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Hells Angels’ trial begins


SEATTLE – The federal racketeering case against the Spokane-based chapter of the Hells Angels and four of its members is nothing more than “grand theater” conjured up by two informants, one of whom was just arrested, defense attorneys said Monday.

Michael “Welder Mike” Kordash, scheduled to be a key prosecution witness, was arrested Friday on charges of being a felon in possession of a firearm and possessing marijuana, Assistant U.S. Attorney Bruce Miyake told the court after his fellow federal prosecutor, Tessa Gorman, spent the morning outlining the government’s case.

“He’s going to get no breaks from the government,” Miyake told the judge after defense attorneys raised the issue that Kordash, already paid $20,000 by the government, will color his testimony to get out of his latest jam.

The judge said Kordash can testify for the prosecution as early as today, and defense attorneys can refer to his recent arrest, but not press him for details because he has the right to avoid self-incrimination.

It was a 911 call from Kordash on Jan. 22, 2004, to report a death threat, that triggered the Snohomish County Sheriff’s Office and Monroe Police Department to launch an investigation into the Hells Angels’ Washington Nomad Chapter, based in Spokane, the jury was told.

Kordash, facing the barrel of a .45-caliber handgun wielded by co-defendants Josh Binder and Rodney Rollness, called police after he was told he was “being taxed” and must pay the Hells Angels for motorcycles he owned, Gorman said.

“They told him they would cut his body up in little pieces and put them in trash bags” if he didn’t comply with the Hells Angels’ extortion demands, Gorman told the jury. As he made the alleged threat, Binder showed Kordash plastic bags.

Kordash had helped his friend Rollness transport various stolen Harley-Davidson motorcycles from Washington to Oregon, where they were retitled because the registration process is less rigorous, the prosecutor said in outlining various crimes committed as part of the racketeering conspiracy.

In an indictment returned in February 2006, Richard “Smilin’ Rick” Fabel, of Spokane, the president of the Washington Nomad Chapter of the Hells Angels, is accused of leading the “racketeering enterprise” over the past decade.

Wearing black-rimmed glasses and a white, long-sleeved shirt with the Hells Angels logo over the pocket, Fabel waved to people in the packed courtroom as he was led in by a team of federal marshals. Spectators in the courtroom included patch-wearing Hells Angels from Denver, Chicago and the Washington Nomad Chapter.

His attorneys didn’t tell the jury whether Fabel will testify in his own defense.

The Hells Angels exists strictly for “enrichment and punishment,” affecting many corners of the Spokane community, including a North Division tavern, a powder coating business and a motorcycle shop that became nothing more than a front for motorcycle thefts and alterations, Gorman said.

The fourth defendant, Ricky Jenks, was involved in extorting money from a heavy metal band that played weekly for a mosh-pit crowd at Ichabod’s North Tavern before it burned in an arson fire, Gorman told the jury. Its former owner and bartender are scheduled to testify in the 10-week racketeering trial.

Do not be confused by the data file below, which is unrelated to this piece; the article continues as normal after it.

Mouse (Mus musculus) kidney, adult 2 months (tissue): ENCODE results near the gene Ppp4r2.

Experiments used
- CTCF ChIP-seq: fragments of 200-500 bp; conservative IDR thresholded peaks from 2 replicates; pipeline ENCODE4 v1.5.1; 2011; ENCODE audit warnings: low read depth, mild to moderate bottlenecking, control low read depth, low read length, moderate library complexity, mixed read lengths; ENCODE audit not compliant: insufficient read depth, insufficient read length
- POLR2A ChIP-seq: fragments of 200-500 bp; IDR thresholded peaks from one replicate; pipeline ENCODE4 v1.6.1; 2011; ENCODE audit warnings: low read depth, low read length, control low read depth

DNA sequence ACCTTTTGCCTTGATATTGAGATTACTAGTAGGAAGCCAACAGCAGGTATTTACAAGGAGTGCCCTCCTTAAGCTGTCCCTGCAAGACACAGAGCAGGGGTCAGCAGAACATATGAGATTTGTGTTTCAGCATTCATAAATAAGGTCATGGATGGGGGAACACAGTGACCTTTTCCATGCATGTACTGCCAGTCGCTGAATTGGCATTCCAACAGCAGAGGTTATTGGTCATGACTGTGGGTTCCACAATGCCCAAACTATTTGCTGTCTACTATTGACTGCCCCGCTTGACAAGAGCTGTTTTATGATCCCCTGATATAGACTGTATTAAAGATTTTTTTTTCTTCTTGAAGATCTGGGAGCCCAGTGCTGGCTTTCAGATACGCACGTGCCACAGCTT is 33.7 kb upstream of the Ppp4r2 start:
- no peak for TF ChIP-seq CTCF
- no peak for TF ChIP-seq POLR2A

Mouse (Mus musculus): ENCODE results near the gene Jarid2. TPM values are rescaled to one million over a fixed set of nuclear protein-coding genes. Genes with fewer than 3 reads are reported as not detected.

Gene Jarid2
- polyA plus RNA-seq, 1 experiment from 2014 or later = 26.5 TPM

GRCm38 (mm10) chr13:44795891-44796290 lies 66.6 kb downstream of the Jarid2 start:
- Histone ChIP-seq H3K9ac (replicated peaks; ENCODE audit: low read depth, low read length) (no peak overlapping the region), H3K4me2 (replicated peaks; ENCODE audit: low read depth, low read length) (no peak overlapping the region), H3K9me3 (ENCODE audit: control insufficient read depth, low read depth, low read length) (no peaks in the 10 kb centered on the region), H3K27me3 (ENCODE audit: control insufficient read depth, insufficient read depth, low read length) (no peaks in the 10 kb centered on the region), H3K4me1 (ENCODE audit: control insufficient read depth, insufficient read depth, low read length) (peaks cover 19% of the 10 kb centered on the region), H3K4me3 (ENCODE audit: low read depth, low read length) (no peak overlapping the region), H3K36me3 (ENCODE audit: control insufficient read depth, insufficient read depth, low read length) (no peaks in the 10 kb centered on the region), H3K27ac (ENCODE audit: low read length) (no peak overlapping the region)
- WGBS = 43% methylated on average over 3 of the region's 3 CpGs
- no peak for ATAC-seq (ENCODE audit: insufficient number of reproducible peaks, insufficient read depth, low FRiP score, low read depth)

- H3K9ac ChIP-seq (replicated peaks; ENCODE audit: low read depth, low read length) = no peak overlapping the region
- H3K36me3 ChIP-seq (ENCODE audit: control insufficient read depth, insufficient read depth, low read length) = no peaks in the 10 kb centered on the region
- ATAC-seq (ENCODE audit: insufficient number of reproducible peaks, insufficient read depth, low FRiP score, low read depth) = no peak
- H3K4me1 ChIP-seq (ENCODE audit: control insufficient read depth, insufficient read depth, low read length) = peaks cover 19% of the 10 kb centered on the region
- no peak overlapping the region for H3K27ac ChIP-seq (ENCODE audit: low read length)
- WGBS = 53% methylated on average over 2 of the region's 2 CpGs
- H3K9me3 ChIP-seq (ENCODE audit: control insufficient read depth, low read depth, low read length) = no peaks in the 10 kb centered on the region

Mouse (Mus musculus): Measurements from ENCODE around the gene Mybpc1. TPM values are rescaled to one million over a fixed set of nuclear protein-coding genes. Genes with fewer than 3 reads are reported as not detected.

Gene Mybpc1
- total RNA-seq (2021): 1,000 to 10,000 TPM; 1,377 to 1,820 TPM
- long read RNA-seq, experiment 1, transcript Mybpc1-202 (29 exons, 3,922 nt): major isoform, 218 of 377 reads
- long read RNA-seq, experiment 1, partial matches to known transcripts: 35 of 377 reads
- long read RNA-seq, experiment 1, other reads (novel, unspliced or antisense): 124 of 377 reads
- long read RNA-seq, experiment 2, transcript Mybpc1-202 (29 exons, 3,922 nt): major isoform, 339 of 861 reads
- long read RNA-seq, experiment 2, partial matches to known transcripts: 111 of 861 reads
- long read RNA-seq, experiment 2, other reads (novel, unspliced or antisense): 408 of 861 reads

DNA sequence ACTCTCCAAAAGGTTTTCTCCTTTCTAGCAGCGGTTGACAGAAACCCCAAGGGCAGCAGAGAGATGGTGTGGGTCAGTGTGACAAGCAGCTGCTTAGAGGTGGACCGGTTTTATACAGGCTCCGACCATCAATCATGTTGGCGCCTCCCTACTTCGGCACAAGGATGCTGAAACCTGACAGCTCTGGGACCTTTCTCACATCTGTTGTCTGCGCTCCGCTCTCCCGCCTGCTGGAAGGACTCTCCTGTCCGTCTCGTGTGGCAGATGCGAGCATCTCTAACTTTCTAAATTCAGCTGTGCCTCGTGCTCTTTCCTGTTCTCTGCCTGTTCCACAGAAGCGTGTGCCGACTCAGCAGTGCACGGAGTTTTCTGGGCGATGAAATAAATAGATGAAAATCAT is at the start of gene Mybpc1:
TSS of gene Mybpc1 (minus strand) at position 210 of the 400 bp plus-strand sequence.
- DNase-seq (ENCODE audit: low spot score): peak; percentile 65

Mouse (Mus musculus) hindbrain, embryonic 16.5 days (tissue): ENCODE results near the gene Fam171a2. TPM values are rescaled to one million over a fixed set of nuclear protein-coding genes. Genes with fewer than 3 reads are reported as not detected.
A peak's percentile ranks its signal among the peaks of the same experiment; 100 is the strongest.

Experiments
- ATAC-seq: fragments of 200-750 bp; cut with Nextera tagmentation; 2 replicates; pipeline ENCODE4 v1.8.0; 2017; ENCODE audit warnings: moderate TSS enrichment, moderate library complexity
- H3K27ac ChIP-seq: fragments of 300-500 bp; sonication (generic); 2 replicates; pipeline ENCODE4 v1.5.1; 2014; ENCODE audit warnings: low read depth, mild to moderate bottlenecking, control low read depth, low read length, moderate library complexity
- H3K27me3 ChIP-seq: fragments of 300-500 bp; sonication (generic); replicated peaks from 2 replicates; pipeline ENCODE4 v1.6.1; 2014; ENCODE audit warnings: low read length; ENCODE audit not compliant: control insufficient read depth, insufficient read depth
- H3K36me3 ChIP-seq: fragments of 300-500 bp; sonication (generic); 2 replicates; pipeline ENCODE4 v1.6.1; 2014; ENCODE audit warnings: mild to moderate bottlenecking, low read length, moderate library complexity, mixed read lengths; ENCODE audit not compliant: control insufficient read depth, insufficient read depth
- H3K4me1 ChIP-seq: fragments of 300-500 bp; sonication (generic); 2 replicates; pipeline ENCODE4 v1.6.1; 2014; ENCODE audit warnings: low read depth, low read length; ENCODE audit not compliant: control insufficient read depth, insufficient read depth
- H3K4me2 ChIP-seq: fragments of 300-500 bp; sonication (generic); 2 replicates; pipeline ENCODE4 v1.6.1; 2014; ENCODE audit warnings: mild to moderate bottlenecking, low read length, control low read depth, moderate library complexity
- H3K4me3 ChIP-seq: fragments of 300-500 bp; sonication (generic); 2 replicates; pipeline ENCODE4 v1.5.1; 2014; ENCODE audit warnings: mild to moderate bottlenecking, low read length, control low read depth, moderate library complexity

“We dispute, point-by-point, everything she said,” Kristine Costello, one of two court-appointed defense attorneys for Fabel, told the jury as the defense team began its opening statements.

There is no physical evidence, wiretap recording, videotape, fingerprint or other proof linking her 49-year-old client to a series of crimes alleged under the broad racketeering conspiracy indictment, Costello told the jury. The defense attorney said Fabel is proud to be a Hells Angel and makes his living by buying and selling cars and operating a business that sells T-shirts and other memorabilia. Costello said Fabel, who moved to Spokane from Alaska in 1995, lives a “modest lifestyle” in a home in northwest Spokane owned by his parents.

The other key prosecution witness will be Kordash’s former friend, Jonathan “Thunder” Yates, who was granted full immunity from prosecution in exchange for his cooperation with investigators, Costello told the jury.

Defense attorney Barry Flegenheimer, representing Jenks, said it was Yates, a former stripper and self-described porn star, who told Spokane police about the alleged kidnapping of Forrest Heaton, who was beaten in a van after being lured out of the former North Division nightspot. Yates told police that the assailant used welder’s gloves that were “dripping with blood” from the attack, but there is no evidence to support that, Flegenheimer said, calling the government’s case “grand theater.”

Yates tried to “shop his story” about the Hells Angels to officers with the Spokane Police Department and Spokane County Sheriff’s Office before signing a cooperation agreement with the Bureau of Alcohol, Tobacco, Firearms and Explosives, Flegenheimer said. But after promising not to participate in any unlawful activities, Yates participated in a kidnapping in which the victim was tied up and wrapped in duct tape before he was stuck with needles and “caustic chemicals were doused on his genitals,” the defense attorney said.

In another case, Yates threatened to staple another man’s penis to a wood bench, promising to douse it with lighter fluid and set it afire as he handed the man a knife. “He would let him decide whether to cut it off or let it burn,” Flegenheimer told the jurors.

“This is who they’re relying on,” the defense attorney said of the government’s star witnesses.

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